Commonly, false positives in vulnerability scanning occur when the scanner can access only a subset of the required information, which prevents it from accurately determining whether a vulnerability exists.
To help reduce the number of false positives, we can configure our scanners with the appropriate credentials. The scans need access to all of the asset information required information from assets so that you can accurately determine whether a vulnerability exists.
Why do false positives occur?
A false positive might occur when the scanner can read only the configuration information from service banners. For example, a scanner that reads an Apache banner can detect that only version 2.2.15 is installed from the HTTP banner, even when version 2.2.15-39 is also installed and that the version contains a software fix that was backported.
Another example is when the scanner reads the banner and detects the version of SSH that is installed, but can't detect the patch level or the operating system. If the scanner detects that SSH-2 is installed but can't determine the operating system, the scanner can't accurately determine whether a vulnerability exists in some instances. The vulnerability might be correctly identified on one asset but is a false positive on the other asset because SSH vulnerabilities on Red Hat SSH might not be the same for other Linux® operating systems.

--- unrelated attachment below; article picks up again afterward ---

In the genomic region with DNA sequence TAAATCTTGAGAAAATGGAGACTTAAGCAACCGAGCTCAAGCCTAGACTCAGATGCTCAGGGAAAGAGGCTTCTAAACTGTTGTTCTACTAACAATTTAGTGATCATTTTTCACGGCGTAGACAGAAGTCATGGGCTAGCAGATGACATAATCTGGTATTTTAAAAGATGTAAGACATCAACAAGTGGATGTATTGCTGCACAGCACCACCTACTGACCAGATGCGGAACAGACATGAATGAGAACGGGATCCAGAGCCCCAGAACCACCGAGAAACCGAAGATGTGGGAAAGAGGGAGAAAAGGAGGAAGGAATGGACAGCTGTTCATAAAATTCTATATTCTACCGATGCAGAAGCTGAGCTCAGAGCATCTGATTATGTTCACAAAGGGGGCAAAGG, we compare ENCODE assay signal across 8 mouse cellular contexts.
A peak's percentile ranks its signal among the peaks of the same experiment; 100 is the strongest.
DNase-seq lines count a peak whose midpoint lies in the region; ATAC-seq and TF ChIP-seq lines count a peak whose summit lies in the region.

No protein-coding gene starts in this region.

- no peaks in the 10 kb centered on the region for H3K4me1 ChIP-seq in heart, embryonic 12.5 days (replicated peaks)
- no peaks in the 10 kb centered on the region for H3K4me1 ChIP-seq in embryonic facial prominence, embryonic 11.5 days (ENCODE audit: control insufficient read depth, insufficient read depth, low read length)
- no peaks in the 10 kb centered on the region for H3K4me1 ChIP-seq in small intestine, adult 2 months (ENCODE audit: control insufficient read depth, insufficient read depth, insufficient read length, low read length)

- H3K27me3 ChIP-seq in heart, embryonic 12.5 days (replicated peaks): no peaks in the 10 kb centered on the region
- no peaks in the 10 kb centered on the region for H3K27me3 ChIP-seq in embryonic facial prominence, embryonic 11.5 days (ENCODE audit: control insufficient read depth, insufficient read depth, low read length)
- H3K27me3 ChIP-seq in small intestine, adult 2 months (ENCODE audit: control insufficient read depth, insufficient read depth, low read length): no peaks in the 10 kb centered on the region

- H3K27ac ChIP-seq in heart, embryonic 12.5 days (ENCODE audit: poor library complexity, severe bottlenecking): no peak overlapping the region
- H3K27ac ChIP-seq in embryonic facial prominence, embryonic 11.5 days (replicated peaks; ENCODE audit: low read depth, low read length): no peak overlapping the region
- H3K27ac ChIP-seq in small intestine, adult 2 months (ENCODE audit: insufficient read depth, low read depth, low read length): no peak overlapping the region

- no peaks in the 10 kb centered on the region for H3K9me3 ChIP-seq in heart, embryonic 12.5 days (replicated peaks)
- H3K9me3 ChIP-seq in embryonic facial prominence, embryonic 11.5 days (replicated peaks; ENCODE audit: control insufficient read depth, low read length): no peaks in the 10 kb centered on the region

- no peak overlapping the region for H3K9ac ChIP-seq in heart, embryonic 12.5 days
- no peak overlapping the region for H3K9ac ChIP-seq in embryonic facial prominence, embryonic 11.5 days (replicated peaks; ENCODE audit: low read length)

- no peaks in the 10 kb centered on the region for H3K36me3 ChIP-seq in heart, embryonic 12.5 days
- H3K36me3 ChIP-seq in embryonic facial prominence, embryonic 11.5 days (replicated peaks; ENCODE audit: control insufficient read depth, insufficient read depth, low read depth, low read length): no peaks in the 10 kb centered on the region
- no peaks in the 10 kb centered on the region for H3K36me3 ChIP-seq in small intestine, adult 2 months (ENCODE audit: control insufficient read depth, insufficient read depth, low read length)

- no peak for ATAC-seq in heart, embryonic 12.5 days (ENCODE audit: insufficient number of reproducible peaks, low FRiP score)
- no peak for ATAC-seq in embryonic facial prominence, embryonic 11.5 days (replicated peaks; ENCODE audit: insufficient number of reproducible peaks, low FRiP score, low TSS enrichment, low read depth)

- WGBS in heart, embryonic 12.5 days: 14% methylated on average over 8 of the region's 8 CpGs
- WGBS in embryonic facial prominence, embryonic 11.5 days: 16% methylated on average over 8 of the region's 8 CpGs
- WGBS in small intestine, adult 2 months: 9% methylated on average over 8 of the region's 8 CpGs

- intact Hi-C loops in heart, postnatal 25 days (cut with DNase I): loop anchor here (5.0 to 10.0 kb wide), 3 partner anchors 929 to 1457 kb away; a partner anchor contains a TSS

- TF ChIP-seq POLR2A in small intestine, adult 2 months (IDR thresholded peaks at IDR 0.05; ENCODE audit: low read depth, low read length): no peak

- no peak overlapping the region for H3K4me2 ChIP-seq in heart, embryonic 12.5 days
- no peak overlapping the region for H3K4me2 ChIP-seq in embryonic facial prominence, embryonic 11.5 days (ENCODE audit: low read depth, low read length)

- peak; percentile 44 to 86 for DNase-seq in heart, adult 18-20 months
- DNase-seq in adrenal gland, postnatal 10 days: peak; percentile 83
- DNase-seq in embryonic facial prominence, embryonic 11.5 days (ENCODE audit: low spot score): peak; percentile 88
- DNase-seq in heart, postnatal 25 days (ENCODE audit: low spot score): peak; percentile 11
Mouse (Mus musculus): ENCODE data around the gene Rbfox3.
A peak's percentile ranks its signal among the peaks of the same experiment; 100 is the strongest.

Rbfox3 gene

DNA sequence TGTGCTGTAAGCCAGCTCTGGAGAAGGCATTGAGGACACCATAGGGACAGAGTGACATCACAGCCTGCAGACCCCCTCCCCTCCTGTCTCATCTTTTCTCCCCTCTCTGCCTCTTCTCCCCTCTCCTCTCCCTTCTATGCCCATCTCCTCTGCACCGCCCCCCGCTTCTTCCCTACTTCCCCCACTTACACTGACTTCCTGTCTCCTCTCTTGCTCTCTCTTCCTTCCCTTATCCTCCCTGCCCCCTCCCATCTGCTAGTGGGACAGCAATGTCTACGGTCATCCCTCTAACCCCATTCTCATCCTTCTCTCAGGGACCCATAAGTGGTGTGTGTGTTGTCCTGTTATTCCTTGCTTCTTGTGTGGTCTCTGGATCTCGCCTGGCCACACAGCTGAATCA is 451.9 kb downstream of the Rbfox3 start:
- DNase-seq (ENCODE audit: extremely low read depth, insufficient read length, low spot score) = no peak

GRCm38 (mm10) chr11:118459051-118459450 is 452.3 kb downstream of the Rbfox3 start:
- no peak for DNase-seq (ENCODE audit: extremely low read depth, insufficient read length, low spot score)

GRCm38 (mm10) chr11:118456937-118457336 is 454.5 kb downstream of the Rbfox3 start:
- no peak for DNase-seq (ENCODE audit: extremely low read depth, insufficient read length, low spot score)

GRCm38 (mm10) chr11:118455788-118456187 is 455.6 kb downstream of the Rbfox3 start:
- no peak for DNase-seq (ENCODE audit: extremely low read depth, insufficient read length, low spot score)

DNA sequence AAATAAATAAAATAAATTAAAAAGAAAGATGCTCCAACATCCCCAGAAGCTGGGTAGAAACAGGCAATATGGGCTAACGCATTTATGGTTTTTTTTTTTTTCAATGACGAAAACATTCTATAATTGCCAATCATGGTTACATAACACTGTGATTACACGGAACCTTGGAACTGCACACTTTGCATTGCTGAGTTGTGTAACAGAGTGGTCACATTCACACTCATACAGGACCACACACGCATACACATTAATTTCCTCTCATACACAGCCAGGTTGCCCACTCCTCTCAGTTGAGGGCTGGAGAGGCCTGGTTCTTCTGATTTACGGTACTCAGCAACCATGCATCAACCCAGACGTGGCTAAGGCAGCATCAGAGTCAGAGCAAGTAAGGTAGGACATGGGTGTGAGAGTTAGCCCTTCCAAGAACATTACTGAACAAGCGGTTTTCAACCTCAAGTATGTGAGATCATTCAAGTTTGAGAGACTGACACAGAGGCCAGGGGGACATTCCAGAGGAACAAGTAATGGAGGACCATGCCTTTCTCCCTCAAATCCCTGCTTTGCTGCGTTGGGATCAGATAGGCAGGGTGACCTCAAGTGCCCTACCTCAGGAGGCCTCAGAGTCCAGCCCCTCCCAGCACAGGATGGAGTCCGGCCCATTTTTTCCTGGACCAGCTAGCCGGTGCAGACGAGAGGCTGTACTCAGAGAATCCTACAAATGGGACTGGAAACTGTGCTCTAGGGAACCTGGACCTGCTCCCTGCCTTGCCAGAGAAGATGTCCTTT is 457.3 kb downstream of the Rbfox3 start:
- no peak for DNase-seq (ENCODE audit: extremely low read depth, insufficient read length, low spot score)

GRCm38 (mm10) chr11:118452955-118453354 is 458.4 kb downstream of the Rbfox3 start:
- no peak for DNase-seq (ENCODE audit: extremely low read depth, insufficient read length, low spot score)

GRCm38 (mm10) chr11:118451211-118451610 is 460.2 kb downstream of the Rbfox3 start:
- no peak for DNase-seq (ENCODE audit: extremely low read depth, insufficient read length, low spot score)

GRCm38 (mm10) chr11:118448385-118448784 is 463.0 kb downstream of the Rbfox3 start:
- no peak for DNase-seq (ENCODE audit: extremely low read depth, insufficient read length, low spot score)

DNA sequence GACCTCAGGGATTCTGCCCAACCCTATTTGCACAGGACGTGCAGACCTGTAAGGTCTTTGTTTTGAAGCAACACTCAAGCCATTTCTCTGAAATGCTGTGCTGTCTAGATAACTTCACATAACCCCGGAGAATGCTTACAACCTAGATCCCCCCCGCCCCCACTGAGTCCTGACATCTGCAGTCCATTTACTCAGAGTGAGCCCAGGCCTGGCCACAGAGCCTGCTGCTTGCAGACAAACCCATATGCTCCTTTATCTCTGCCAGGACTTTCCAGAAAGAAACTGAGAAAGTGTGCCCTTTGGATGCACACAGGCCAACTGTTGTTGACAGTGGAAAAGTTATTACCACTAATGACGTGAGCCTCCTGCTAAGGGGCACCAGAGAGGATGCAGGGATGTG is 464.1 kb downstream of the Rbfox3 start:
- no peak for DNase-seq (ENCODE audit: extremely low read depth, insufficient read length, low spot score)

Why don't scanners retrieve all the required information?
Vulnerability scanners can't always access the information that they need to accurately determine whether a vulnerability exists. This limitation commonly results in false positives.
Can we set up authenticated scans?
Currently, we haven't implemented this. In the future, we may do this.
Why are some vulnerabilities counted twice?
Some vulnerabilities may appear more than once in the list, for example for different ports. In exceptional cases, the software may also have made a mistake. Please report this so we can investigate
Created: 1 March 2023
Last updated: 2 March 2023 12:47:10